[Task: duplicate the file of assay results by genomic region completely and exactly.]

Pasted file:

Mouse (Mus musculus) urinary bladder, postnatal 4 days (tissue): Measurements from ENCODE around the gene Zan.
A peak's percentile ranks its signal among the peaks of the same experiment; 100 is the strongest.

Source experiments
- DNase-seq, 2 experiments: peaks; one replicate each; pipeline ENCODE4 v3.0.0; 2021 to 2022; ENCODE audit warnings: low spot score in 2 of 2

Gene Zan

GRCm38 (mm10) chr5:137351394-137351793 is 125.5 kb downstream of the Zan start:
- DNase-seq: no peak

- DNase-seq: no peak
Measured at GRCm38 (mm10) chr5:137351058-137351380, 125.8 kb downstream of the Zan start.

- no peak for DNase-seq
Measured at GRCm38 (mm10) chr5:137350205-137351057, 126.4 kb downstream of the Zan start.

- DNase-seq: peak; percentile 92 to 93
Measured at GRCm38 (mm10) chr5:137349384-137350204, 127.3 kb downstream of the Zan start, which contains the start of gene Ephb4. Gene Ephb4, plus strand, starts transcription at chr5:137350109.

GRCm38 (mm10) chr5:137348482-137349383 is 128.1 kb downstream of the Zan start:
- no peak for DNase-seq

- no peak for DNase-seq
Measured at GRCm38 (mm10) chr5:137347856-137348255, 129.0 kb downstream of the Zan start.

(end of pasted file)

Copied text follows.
Mouse (Mus musculus) urinary bladder, postnatal 4 days (tissue): Measurements from ENCODE around the gene Zan.
A peak's percentile ranks its signal among the peaks of the same experiment; 100 is the strongest.

Source experiments
- DNase-seq, 2 experiments: peaks; one replicate each; pipeline ENCODE4 v3.0.0; 2021 to 2022; ENCODE audit warnings: low spot score in 2 of 2

Gene Zan

GRCm38 (mm10) chr5:137351394-137351793 is 125.5 kb downstream of the Zan start:
- DNase-seq: no peak

- DNase-seq: no peak
Measured at GRCm38 (mm10) chr5:137351058-137351380, 125.8 kb downstream of the Zan start.

- no peak for DNase-seq
Measured at GRCm38 (mm10) chr5:137350205-137351057, 126.4 kb downstream of the Zan start.

- DNase-seq: peak; percentile 92 to 93
Measured at GRCm38 (mm10) chr5:137349384-137350204, 127.3 kb downstream of the Zan start, which contains the start of gene Ephb4. Gene Ephb4, plus strand, starts transcription at chr5:137350109.

GRCm38 (mm10) chr5:137348482-137349383 is 128.1 kb downstream of the Zan start:
- no peak for DNase-seq

- no peak for DNase-seq
Measured at GRCm38 (mm10) chr5:137347856-137348255, 129.0 kb downstream of the Zan start.